In the days after Russia invaded Ukraine, Mr. Stambler’s father, Rabbi Levi Stambler of Kamianske Synagogue, said he was in conflict over leaving his community in the midst of a crisis. After consulting with the chief rabbi in the region, who told Rabbi Stambler that family should come first, he and his wife, Dina Stambler, decided they would find a way to get to New York.
With Mr. Stambler’s sisters, Rivkah Stambler, 8, and Mushi Stambler, 11, and Mrs. Deutch’s brother, Shneur Deutch, 12, who studied at Dnipro, they embarked on a journey that would last more than 48 hours.
They drove towards the Ukrainian border with Moldova and were stopped at many checkpoints along the way. At one of them, Rabbi Stambler said military personnel had told him to get out of the car and accused him of being a Russian saboteur before he searched his phone and found nothing of interest. In another, his family saw someone being pulled from a car and pushed to the ground to be searched.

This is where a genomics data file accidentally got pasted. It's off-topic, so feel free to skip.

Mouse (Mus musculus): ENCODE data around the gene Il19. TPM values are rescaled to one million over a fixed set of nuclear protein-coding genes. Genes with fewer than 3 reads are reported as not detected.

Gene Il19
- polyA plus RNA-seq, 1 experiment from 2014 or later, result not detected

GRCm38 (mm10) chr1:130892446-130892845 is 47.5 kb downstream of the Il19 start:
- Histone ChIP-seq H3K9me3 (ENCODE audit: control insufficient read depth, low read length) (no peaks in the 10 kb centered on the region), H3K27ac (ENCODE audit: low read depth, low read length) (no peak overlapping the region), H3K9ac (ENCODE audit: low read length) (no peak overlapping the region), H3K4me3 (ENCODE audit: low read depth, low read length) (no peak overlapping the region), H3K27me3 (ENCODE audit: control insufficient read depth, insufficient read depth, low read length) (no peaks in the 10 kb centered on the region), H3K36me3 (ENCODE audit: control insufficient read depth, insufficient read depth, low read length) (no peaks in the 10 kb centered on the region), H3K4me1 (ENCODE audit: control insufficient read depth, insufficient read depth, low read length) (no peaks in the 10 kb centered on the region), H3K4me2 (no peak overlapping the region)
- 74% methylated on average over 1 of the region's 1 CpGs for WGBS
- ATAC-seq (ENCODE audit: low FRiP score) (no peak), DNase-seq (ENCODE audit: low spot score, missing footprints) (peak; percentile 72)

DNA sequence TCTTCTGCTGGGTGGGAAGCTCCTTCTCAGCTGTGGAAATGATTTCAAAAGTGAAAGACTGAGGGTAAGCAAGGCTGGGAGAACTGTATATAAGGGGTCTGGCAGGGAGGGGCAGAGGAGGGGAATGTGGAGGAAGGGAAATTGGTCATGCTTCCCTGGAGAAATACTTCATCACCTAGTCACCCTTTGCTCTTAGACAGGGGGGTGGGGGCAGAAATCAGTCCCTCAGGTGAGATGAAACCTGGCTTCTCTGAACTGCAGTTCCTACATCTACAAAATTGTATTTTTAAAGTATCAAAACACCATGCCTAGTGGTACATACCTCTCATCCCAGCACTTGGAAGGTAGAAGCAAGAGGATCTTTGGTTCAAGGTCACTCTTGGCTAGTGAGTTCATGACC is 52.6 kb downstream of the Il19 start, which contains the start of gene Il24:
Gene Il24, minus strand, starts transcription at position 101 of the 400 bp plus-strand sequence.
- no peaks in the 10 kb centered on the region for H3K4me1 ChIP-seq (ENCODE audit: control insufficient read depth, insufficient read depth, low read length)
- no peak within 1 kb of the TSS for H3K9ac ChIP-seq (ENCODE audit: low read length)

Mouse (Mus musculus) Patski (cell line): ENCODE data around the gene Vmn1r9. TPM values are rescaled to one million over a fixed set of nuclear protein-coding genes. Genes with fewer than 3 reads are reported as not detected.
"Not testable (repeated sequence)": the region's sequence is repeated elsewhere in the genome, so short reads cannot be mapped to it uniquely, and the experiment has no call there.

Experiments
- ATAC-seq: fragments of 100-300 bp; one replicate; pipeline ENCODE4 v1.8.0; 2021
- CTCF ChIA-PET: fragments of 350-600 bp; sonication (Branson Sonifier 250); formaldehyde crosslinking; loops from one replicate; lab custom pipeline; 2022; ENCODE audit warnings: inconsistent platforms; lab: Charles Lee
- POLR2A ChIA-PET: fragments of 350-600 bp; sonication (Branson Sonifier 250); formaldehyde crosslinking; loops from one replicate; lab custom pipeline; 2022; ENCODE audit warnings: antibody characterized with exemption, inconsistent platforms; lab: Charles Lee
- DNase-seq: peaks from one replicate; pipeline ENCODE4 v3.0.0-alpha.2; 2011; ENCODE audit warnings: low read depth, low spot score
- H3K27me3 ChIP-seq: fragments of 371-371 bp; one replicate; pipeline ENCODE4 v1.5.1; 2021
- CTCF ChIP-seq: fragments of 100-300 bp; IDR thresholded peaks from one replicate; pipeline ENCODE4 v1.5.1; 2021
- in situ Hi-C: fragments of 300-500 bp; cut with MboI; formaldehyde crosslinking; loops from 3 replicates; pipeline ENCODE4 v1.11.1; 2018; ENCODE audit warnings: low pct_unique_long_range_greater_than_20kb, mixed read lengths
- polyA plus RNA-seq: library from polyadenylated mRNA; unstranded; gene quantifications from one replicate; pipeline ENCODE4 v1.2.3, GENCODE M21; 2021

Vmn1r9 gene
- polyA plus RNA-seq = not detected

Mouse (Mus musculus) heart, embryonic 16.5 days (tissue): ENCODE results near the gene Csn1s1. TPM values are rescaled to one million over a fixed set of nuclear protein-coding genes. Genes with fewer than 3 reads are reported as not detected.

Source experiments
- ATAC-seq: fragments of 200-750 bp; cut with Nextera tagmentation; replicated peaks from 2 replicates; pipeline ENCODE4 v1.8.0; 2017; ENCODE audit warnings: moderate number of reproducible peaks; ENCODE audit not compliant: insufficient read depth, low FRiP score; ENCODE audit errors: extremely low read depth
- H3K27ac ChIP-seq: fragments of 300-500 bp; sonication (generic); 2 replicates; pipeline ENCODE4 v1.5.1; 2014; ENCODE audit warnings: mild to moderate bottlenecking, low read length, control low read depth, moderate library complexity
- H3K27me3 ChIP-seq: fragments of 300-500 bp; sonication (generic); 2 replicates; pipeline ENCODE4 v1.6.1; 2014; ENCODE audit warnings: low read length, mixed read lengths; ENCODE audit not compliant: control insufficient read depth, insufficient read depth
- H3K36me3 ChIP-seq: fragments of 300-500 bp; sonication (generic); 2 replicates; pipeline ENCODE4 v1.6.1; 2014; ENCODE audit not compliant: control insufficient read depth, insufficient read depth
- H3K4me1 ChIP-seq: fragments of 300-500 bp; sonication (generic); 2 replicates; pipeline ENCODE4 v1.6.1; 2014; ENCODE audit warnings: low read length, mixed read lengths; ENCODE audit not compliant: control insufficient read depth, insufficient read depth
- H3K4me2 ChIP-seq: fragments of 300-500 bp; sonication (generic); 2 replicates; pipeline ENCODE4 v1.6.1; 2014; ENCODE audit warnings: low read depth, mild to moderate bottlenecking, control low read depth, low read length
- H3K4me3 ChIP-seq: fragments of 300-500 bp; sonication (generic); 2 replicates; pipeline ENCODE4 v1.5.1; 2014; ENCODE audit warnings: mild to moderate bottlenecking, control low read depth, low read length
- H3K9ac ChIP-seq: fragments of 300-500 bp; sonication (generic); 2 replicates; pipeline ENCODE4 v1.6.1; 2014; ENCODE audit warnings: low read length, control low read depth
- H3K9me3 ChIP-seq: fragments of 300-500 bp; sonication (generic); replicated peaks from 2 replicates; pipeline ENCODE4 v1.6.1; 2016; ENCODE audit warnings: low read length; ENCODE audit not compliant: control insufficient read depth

In Moldova they could not find any available flights. They drove on to Bucharest, Romania, where a local Jewish family took them in for the night. They flew from Bucharest to New York.
“The whole time we were traveling we were on the phone with a team dealing with this crisis at home,” said Rabbi Stambler. “People need insulin, blood pressure medication and food. We need to find buses and drivers to evacuate people.”
Mr. Stambler’s brother, Shmulik Stambler, 21, a counselor at a yeshiva in Dnipro, left Ukraine a few days later with the rest of the school. He arrived in New York hours before the wedding.